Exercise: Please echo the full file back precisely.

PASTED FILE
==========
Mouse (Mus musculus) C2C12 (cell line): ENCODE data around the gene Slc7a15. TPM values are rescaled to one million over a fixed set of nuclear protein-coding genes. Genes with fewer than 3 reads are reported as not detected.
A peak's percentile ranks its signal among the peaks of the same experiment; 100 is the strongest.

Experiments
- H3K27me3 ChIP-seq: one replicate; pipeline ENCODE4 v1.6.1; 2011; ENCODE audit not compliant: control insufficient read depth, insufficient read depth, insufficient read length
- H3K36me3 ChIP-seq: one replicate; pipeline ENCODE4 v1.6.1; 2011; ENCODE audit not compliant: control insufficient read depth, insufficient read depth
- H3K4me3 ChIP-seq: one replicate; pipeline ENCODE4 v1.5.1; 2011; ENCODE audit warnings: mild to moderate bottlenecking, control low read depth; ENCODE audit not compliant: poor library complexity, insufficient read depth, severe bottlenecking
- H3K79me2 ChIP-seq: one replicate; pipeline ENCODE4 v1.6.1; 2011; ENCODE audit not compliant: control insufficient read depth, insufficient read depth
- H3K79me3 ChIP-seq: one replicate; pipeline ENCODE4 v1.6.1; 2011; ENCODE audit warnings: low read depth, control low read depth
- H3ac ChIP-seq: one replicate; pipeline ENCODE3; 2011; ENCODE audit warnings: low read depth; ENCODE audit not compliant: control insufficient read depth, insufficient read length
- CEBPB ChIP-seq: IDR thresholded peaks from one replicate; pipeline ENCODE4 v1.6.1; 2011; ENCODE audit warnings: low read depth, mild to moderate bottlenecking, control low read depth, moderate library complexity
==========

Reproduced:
Mouse (Mus musculus) C2C12 (cell line): ENCODE data around the gene Slc7a15. TPM values are rescaled to one million over a fixed set of nuclear protein-coding genes. Genes with fewer than 3 reads are reported as not detected.
A peak's percentile ranks its signal among the peaks of the same experiment; 100 is the strongest.

Experiments
- H3K27me3 ChIP-seq: one replicate; pipeline ENCODE4 v1.6.1; 2011; ENCODE audit not compliant: control insufficient read depth, insufficient read depth, insufficient read length
- H3K36me3 ChIP-seq: one replicate; pipeline ENCODE4 v1.6.1; 2011; ENCODE audit not compliant: control insufficient read depth, insufficient read depth
- H3K4me3 ChIP-seq: one replicate; pipeline ENCODE4 v1.5.1; 2011; ENCODE audit warnings: mild to moderate bottlenecking, control low read depth; ENCODE audit not compliant: poor library complexity, insufficient read depth, severe bottlenecking
- H3K79me2 ChIP-seq: one replicate; pipeline ENCODE4 v1.6.1; 2011; ENCODE audit not compliant: control insufficient read depth, insufficient read depth
- H3K79me3 ChIP-seq: one replicate; pipeline ENCODE4 v1.6.1; 2011; ENCODE audit warnings: low read depth, control low read depth
- H3ac ChIP-seq: one replicate; pipeline ENCODE3; 2011; ENCODE audit warnings: low read depth; ENCODE audit not compliant: control insufficient read depth, insufficient read length
- CEBPB ChIP-seq: IDR thresholded peaks from one replicate; pipeline ENCODE4 v1.6.1; 2011; ENCODE audit warnings: low read depth, mild to moderate bottlenecking, control low read depth, moderate library complexity